Why do we trust those in positions of power? To dissect this question, I researched individuals who have violated their power. Specifically, I looked into how doing so impacted the people who trusted them. Dr. Christopher Duntsch is a former neurosurgeon, more commonly referred to as “Dr. Death.” Duntsch followed a promising route, graduating from a top medical school and completing a residency in neurosurgery. He had a good rapport with his professors and mentors, showing great potential in the field of neurosurgery. Duntsch began medical practice at hospitals in the Dallas, Texas area. Despite his rigorous years of training, he was soon fired from a series of hospitals. Duntsch jumped around the Dallas area to continue his work as a neurosurgeon. Colleagues noticed signs of drug abuse and other alarming habits, especially for an individual in such a disciplined field.
In 2012, Mary Efurd underwent surgery performed by Dr. Duntsch to fuse two of her vertebrae. She woke up in excruciating pain, unable to stand after what was supposed to be a minor surgery. Days later, she underwent surgery again under the scalpel of Robert Henderson. During this follow-up surgery, he discovered the horrifying work of Christopher Duntsch. The surgery had been performed in the wrong area of the spine. Duntsch had severed nerve endings and placed screws in unnecessary locations. The sight was enough to reveal that Duntsch had obviously intended to harm Efurd. This was apparently not the first of Duntsch’s botched surgeries. During the trial, several people (even friends of Duntsch) came forward with serious physical damage as a result of his surgeries. Was Duntsch’s work intentional, or was he just oblivious to the fact that he was a terrible surgeon? In an email to a colleague written years before, he said, “I am ready to leave the love and kindness and goodness and patience that I mix with everything else that I am and become a cold blooded killer.”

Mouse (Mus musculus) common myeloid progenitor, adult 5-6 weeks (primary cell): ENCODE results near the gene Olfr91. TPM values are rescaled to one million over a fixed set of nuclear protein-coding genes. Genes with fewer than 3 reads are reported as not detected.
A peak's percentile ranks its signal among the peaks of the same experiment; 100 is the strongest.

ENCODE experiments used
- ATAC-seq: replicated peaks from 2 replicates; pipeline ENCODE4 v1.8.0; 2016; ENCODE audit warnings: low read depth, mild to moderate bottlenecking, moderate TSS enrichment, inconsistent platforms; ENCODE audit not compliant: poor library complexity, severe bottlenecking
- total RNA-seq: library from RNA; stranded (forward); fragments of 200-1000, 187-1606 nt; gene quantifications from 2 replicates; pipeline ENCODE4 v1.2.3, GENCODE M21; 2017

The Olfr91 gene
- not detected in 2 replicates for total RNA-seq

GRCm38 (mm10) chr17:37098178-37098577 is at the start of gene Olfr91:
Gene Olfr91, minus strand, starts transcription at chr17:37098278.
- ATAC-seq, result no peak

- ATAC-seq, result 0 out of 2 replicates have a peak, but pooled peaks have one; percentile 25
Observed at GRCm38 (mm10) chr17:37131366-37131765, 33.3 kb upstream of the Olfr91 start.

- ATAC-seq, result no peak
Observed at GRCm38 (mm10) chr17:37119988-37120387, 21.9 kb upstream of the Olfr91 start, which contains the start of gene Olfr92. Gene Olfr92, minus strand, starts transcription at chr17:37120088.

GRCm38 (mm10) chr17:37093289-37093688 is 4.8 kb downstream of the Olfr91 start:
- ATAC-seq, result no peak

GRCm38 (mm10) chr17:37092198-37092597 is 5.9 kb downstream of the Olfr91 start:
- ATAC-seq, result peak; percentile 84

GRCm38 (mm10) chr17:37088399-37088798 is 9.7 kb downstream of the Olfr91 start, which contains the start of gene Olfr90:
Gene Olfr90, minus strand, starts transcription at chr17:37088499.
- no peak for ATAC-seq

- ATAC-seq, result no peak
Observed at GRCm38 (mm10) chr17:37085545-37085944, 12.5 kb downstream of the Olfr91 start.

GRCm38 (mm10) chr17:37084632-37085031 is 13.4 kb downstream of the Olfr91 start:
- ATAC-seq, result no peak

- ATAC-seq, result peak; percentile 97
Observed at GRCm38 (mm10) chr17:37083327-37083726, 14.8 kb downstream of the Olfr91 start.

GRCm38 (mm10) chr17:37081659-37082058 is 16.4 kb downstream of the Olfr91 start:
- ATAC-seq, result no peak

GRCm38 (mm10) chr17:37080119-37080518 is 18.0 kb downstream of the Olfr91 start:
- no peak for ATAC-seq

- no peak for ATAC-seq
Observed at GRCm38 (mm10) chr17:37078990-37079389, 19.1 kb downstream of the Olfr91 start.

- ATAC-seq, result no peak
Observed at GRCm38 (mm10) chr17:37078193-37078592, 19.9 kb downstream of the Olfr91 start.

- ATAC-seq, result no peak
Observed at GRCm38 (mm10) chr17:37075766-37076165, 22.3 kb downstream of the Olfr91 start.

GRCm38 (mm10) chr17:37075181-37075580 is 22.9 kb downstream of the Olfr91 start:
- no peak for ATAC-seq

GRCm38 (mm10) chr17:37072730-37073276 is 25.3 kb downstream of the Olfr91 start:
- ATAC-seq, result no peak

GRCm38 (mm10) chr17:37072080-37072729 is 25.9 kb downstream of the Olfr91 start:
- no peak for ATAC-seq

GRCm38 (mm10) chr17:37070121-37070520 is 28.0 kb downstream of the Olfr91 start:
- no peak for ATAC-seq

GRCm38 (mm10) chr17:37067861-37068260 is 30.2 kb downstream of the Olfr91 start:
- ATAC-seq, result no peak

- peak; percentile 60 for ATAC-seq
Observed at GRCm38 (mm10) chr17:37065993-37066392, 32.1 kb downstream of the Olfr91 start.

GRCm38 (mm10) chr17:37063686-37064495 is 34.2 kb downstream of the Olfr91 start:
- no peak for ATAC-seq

In 2012, Duntsch was put in prison for the intentional maiming of patients during surgery. With a serious drug problem and overwhelming amount of confidence, Duntsch operated on 38 patients in two years. He left 29 of those patients paralyzed, and 2 of them dead. While he was fired from several hospitals, no one ever tried to revoke his medical license. It’s easier for hospitals this way; attempting to stop a doctor from practicing requires long hours and intense legal battles. Duntsch was an active criminal, and he was never stopped or even questioned during his years as a practicing surgeon. What does this tell us about our healthcare system? More so, what does it say about systems involving powerful individuals? We so willingly trust members of society in a position of power, but what if they turn out to have bad intentions like Dr. Duntsch? There must be psychological explanations as to why we naturally trust people like Christopher Duntsch. Perhaps it’s the idea that we want to avoid looking dependent, protecting our self-esteem by willingly submitting to those who claim to be in power. Whatever psychological explanation might apply, we should question those we place trust in. What if these people are using their power to fulfill psychopathic tendencies? Christopher Duntsch did, leaving a trail of seriously harmed and trusting individuals along the way.
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